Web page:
“All the negative stuff I took out of my life and they actually opened doors and explained to me what was going to happen if I kept on the same path … it was pretty scary.”
His parents began attending parenting classes and marriage counseling and became more strict. “My mom would go to school once a week to get my grades,” he said.
Ricky graduated from high school in May, is working full time and attending community college, with the goal of becoming a physical therapist.
Miller said that’s a key measure of success: At-risk children who graduate from high school without committing a crime and go to college. “We have thousands of kids who have done that,” she said.
Santa Ana’s Parent Academy takes a slightly different approach, focusing in part on educating parents and caretakers about gangs, what to watch for in their children and how to help them resist pressure to join.
The class also is an opportunity for police to build a positive connection with the parents “who are the eyes and ears of the community” and to make sure they report crimes and don’t fear the police, said Velasquez, the Santa Ana police corporal.
How do you break the cycle of multi-generational gangs?
Research shows that helping families establish consistent discipline, diligent parental monitoring and stronger family and mentor relationships is key to helping at-risk children.
Melissa T. Merrick, a behavioral scientist at the Centers for Disease Control says research also shows adults who grew up impoverished, in dangerous neighborhoods or witnessed violence or drug use during childhood are more likely to have children who face similar outcomes.
“We have to care about the whole family system and really work to interrupt this cycle of violence that is so prevalent,” Merrick said.
Breaking that cycle requires, in part, changing what some children are raised to believe is common, acceptable behavior, said Aquil Basheer, who runs the Los Angeles-based Professional Community Intervention Training Institute, which works with communities worldwide to reduce gang violence.
“All they see is marginalized components around them so this is what they buy into,” he said, “You’ve got to bring viable options to the table that will make them want to change where they are at and most importantly you’ve got to give them some rationale as to why they should change.”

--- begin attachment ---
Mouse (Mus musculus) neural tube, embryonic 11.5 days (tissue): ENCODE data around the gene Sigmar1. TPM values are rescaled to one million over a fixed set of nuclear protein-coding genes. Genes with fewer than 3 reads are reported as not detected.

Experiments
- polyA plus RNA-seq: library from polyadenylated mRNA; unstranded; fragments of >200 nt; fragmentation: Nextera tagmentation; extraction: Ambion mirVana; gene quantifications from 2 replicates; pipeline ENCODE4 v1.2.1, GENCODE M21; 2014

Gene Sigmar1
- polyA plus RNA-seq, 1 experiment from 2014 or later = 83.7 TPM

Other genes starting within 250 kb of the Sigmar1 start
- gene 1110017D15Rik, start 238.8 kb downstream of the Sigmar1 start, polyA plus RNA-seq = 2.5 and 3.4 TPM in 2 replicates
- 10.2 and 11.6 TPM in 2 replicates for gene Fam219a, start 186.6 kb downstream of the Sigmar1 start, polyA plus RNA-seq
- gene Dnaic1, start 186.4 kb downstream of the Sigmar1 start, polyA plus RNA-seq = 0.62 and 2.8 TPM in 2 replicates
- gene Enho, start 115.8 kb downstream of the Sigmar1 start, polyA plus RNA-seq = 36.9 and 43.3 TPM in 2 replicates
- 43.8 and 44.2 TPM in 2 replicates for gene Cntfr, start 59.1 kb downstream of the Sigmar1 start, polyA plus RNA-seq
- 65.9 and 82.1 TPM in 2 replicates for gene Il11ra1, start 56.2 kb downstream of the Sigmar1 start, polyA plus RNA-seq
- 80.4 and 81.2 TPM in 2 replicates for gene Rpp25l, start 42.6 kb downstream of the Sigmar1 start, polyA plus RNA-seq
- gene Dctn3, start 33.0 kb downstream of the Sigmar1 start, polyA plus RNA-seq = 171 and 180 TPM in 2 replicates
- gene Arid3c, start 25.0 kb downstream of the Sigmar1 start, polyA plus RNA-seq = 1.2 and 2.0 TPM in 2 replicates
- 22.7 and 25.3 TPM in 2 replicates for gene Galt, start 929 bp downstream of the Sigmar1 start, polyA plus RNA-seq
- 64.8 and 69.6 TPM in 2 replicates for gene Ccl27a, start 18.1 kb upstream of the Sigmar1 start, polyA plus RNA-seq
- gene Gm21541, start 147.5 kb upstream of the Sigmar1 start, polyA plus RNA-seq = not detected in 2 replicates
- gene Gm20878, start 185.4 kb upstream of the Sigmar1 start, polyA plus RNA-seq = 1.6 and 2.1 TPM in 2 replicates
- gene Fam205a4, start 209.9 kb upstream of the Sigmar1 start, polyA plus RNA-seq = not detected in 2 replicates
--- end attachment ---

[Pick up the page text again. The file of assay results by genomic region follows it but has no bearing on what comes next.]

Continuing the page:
What more needs to be done?
Echoing comments of some researchers and federal gang experts, Santa Ana Mayor Pro Tem Michele Martinez, who observed gang activity and drug dealing first hand growing up in the city, said better coordination of neighborhood services by schools, the city and community groups is essential to reaching children and families in need.
“There are a lot of fragmentations,” she said, adding that “has been a big barrier to helping these families.”
Better evaluation of the effectiveness of services provided to at-risk youth and their relatives by nonprofit organizations also is needed, she said.
Steve Kim, executive director of Project Kinship, a Santa Ana-based nonprofit inspired by Los Angeles’ Homeboy Industries, created by Father Gregory Boyle, said the deeper reasons gangs thrive, including poverty, lack of food and clothing and unstable homes, must be addressed. That means doing more to provide education and community programs that can make a difference, he said.
“No kid ever joins a gang because they feel hope,” he said.
Where can families and children turn for help?
The Santa Ana Unified School District – one of the largest in the state and the largest district in Orange County – recently beefed up student and family counseling programs to serve more students struggling with personal and neighborhood problems.
Those efforts include programs aimed at students who have been expelled for behavior, attendance or performance issues or referred by probation officials.
Project Kinship, a non-profit organization, runs group discussions at five district schools and offers a range of counseling, art therapy and other programs to students.
On a recent morning, a handful of students spent part of their day at one of the schools, REACH Academy, participating in what social workers call a restorative circle, where they discuss issues affecting them at school or at home.
“I’ve had students come with horrific stories of gangs, sexual abuse,” said Steven Delgado, a Project Kinship social worker who facilitates the exchanges. Other students have shared the experiences of seeing a parent deported, not having a place to sleep or doing drugs.
“It’s a holistic approach of helping the child heal, helping the family heal and giving them the mental health services that they need,” said Santa Ana Unified School Board Member Valerie Amezcua, who worked at the county probation department for 30 years.
A separate non-profit program, Neutral Ground, serves three district campuses with counseling, mediation and recently launched an after-school program for junior high and high school students. The goal is to ease pressures on at-risk students, including from rival gangs in their communities, and defuse tensions between rival groups.
“We try to keep the streets out of the school so the school is a safe haven,” said Nati Alvarado, a pastor and executive director of Neutral Ground. “Even though they are from different neighborhoods, we get them to a place where they respect each other.”
“A lot of these kids just want to be regular kids,” he said, but they find themselves stuck in communities that can make that difficult.
“We live in the land of the free,” he said. “But they are not free.”
[This story was originally published by The Orange County Register.]